3. Tell your family how to support you. Do you need to chat daily? Would dinner one night a week help? Do you need check-ins via text or cell?
  4. Make new friends. Get out there. Introduce yourself. Ask other people about their lives. Enjoy old friends when you can. Above all, avoid isolating. When we share our feelings with no one, we feel all alone. When we speak about them to others, suddenly everyone else is right there with us.
  5. Be good to yourself. Treat yourself gently and tenderly, as if you were a five-year-old who had fallen out of a tree. Don’t yell at yourself for having made one mistake or another. Assume that you did the best you could. The outcome will somehow be right. In the meantime, as you settle yourself, offset your anxiety with routines and rituals.
  6. Respect the grieving process. Don’t rush it. Acknowledge all of the feelings that come up. You are grieving not the loss of the spouse (the two of you were probably sick of each other by the time you split) but the loss of the dream for your relationship. You can’t rush grief. When we look for shortcuts, the ungrieved losses pile up, leaving you angry, mistrustful, bitter—and incapable of entering into an emotionally fulfilling relationship with someone else.
  7. Defer big decisions. This is not the time to move across the country or change jobs. Get used to your new circumstances. Learn how to show yourself a good time. Find ways to enjoy being alone. If you can’t stand solitude, you are running away from yourself. Try to take one day at a time.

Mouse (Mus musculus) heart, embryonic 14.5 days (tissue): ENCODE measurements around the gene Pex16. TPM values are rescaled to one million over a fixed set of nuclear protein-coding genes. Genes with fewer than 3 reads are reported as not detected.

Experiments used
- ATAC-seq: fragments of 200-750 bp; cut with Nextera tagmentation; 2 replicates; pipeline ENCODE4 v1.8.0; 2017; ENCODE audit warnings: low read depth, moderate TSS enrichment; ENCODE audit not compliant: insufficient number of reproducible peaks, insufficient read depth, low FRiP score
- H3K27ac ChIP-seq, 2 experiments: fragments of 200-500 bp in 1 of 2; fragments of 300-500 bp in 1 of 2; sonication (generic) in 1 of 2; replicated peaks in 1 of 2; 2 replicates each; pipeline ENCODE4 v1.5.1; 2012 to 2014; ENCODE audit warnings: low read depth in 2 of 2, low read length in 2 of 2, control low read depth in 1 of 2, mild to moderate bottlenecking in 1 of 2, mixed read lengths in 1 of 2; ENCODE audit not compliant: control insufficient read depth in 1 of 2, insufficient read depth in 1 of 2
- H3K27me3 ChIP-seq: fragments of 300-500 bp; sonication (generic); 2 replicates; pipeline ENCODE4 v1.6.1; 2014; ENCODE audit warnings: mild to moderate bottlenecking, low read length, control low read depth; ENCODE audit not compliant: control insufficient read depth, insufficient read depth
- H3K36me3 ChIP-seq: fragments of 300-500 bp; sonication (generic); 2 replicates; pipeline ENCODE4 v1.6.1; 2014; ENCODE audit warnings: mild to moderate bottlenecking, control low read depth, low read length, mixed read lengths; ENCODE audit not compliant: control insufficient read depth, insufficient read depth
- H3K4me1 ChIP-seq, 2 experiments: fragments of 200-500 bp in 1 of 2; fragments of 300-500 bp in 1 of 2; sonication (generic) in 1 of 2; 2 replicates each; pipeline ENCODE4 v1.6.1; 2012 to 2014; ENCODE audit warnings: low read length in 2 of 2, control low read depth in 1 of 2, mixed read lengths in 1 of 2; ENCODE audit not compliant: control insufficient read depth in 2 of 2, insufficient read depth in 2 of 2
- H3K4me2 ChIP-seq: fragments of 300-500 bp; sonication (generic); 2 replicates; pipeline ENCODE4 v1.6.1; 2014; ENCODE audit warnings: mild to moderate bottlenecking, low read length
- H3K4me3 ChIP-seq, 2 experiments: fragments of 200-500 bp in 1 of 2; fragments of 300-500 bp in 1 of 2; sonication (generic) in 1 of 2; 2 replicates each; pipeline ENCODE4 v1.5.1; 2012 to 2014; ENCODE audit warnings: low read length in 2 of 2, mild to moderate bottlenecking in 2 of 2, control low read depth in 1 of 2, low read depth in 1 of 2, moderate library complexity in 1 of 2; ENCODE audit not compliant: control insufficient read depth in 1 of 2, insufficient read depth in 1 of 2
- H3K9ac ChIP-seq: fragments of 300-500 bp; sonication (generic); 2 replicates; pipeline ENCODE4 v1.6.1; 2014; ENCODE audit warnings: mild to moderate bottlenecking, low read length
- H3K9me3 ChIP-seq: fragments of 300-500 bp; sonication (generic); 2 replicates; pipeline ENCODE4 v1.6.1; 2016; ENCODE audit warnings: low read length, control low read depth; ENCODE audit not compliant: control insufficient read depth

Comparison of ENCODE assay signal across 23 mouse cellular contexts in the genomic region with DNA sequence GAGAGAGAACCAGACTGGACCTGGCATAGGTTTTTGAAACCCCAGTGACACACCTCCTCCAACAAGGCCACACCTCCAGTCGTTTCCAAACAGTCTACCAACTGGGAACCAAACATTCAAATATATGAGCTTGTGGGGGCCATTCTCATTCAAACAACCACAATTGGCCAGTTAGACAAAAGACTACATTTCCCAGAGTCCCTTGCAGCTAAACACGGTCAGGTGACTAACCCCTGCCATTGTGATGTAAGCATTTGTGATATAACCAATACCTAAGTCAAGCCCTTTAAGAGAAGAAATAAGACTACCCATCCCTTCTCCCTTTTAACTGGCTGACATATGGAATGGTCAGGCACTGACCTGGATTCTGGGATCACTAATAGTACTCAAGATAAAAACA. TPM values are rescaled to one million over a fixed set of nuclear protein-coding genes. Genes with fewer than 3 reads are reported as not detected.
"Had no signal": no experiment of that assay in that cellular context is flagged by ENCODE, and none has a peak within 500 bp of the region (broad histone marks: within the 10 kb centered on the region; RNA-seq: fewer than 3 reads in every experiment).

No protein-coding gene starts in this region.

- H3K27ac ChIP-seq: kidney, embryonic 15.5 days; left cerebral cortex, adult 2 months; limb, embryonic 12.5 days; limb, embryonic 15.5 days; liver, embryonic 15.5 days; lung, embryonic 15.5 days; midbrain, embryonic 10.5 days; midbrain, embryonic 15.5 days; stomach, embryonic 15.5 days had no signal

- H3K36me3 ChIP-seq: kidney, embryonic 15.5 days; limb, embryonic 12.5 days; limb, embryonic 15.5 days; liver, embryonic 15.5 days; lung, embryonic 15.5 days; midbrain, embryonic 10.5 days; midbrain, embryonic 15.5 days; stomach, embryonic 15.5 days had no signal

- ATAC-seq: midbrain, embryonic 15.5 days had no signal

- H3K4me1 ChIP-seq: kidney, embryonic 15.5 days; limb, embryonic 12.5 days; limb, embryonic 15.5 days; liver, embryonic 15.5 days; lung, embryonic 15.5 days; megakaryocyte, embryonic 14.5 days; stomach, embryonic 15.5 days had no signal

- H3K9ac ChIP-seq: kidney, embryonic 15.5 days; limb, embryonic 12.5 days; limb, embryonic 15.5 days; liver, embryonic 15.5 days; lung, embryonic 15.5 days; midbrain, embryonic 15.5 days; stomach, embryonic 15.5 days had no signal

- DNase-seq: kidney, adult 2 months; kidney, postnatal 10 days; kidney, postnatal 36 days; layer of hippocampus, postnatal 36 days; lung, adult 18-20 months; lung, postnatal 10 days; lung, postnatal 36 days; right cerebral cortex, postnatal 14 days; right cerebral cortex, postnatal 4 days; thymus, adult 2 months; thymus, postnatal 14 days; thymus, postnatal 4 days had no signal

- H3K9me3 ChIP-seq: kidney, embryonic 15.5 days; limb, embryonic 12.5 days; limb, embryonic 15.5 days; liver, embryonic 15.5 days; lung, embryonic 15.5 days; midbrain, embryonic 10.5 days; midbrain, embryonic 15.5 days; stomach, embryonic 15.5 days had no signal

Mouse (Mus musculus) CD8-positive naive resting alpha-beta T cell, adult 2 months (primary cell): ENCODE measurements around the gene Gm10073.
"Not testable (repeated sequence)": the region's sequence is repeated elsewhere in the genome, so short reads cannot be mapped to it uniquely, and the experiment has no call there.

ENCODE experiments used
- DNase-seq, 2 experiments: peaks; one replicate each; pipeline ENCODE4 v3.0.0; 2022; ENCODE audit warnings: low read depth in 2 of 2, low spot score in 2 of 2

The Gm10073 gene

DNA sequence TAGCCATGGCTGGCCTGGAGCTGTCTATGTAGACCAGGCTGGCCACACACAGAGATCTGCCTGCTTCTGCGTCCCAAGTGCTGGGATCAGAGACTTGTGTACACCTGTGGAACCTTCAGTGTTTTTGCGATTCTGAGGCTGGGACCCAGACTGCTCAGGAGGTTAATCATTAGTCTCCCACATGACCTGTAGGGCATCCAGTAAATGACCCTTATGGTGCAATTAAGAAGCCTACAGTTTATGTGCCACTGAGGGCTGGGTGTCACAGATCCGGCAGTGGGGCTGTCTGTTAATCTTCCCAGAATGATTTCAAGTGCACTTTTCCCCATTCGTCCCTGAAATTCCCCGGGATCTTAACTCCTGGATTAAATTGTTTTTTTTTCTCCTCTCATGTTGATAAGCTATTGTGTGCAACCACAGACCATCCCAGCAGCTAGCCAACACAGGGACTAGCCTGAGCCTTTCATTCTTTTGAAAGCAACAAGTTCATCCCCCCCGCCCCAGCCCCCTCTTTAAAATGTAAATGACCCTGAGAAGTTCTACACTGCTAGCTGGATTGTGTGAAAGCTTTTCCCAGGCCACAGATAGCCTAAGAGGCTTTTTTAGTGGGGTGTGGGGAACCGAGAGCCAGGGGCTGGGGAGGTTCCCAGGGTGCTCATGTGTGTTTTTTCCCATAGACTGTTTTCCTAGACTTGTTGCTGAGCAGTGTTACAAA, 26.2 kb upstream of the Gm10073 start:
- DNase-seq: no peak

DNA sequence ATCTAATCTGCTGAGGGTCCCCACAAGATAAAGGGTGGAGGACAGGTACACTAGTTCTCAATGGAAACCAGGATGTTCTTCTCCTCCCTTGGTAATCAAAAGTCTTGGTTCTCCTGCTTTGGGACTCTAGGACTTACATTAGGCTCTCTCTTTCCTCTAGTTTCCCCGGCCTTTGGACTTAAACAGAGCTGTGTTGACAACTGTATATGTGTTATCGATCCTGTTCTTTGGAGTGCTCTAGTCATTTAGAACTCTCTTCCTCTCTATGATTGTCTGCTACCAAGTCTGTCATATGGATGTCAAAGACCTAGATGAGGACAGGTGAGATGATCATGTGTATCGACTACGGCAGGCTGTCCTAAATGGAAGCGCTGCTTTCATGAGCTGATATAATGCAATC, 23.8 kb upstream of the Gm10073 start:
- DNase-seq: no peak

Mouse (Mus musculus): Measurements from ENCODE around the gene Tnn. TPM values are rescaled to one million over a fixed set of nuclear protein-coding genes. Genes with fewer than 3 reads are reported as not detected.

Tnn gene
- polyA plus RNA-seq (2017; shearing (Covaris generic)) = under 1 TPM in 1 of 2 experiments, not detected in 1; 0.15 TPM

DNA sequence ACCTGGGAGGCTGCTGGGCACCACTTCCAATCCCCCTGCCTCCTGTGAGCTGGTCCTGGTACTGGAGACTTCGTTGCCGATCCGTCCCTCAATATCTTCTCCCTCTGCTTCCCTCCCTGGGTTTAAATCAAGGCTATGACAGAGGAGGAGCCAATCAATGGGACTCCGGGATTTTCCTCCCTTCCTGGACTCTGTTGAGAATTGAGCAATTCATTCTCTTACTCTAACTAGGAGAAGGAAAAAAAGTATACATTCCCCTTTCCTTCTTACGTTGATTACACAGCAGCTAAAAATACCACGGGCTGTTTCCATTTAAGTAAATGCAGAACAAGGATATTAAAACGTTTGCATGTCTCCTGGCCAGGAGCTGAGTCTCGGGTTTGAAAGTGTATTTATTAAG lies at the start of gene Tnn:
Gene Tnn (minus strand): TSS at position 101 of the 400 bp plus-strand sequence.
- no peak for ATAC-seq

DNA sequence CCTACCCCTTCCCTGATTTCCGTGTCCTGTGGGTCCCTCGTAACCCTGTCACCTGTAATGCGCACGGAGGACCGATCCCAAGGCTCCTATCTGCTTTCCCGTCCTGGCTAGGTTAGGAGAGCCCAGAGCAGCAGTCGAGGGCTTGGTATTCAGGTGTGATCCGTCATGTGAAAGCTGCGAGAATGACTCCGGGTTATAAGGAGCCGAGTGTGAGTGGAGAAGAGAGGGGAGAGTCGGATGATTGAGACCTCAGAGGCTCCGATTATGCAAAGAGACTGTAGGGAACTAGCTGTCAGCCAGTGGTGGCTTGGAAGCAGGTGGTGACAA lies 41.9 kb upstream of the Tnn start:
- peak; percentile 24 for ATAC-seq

8. Date only casually. In romantic relationships it’s tempting to imitate the trapeze artists who release one trapeze way up there just in time to latch onto a new trapeze that is swinging toward them. Don’t do it! The urge to move from one committed relationship immediately into another has to do with the fear of being alone. If you are tempted to sexualize a relationship with someone new, make sure you are completely honest with the other person about your recent divorce. Say that you are sorting yourself out, you don’t yet know what you want for yourself, and for now you are in a holding pattern, not planning on a long-term commitment.
  9. Consider keeping a journal. It will help you notice and honor your feelings. It will also let you, over time, appreciate the path you have traveled.
  10. Meditate. Sit with yourself. Cultivate mindfulness and self-awareness. It’s okay to feel as you feel and to be where you are. Notice, accept, and release.

Allow for the possibility that you may eventually want to pursue a new committed relationship. At least suspend judgment. Try not to let feelings of abandonment or betrayal by your spouse preclude finding happiness with someone else. Some rewards cannot be had without taking a risk. If you don’t take any risks, in the end you will feel robbed. Let the past teach you how to create a better future.

Consider joining a treatment group or getting another form of therapy that will help you regain confidence in your relationship skills. Deepen your knowledge of yourself and your needs. Learn new ways to get them met.

You can also learn more about how to select an appropriate, emotionally available partner. In group therapy, interaction with other people will remind you that everyone enters this world with the same emotional kit. We all react to many situations in similar ways and are consequently well equipped to support each other on our different journeys.